Career or Life?

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Career or Life?

Emily Fritze, Writer

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To most people getting a hold on a good career is a must. It’s what feeds the family, pays the rents, and allows for a comfortable life. But along with that, a career is also what people are doing five days a week year round. So much time is invested into a career that those who don’t like theirs are likely to lose satisfaction in their lives, while those who enjoy their career have more daily satisfaction. It becomes to some people a passion, and to others a task. And the line between the two options is clear. The goal of every child is to be an astronaut or a ballet dancer; something that they find interesting and fun. And the school years are marked with the constant question, “What will I do when I get older?” In high school and middle school kids are exposed to so many different things in hopes that by the time they are in college, they understand what they like and which careers surround those things. We are raised to expect that we will one day enjoy our careers, but as time goes on our career is often based on what we are good at–and finally, what we can do to make money.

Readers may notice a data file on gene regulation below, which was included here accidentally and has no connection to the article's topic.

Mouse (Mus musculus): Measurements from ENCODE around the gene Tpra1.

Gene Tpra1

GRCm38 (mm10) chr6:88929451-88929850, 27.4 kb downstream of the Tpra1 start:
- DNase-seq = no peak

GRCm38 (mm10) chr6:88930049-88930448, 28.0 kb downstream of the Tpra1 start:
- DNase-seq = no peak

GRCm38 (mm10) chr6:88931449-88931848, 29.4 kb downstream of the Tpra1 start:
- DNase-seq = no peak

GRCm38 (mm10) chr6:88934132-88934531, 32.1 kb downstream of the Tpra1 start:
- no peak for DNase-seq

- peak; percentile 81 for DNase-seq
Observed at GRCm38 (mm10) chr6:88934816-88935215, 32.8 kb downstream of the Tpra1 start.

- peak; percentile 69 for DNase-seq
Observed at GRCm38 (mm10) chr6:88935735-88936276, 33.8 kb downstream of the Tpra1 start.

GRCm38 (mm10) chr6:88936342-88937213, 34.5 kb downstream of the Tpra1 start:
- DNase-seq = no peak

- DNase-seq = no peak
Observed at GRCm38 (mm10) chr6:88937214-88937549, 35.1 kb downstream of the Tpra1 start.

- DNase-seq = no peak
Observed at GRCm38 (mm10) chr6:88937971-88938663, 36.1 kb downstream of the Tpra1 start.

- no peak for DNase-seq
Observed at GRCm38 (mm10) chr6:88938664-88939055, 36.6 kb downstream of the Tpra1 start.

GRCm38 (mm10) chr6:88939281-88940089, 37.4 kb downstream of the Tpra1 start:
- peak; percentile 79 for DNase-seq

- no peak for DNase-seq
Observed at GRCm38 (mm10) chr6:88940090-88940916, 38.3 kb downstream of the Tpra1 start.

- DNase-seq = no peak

But despite whether a career is a passion or not, it still becomes a factor that describes who someone is. When people first meet, the questions are typically, “What’s your name?” closely followed by “What do you do?” Very rarely do people answer that question with a hobby, but instead their career. But on a trip to Switzerland, I found this American custom was not as prevelant. The Swiss asked for shortened weeks in order to do their hobbies, which they were extremely passionate about. Despite what their careers were they still followed their passions, just in a different way. Their answer to the question “What do you do?” was not “I’m a lawyer” or “I’m a banker,” but “I’m a rock-climber” and “I’m a dancer.” While this may just have been the people I met over-seas, the concept still strongly stands: Your job doesn’t necessarily need to be your passion. As children, we are encouraged to believe that a job is what will make us happy. Growing up, we discover that happiness can be achieved regardless of your career.

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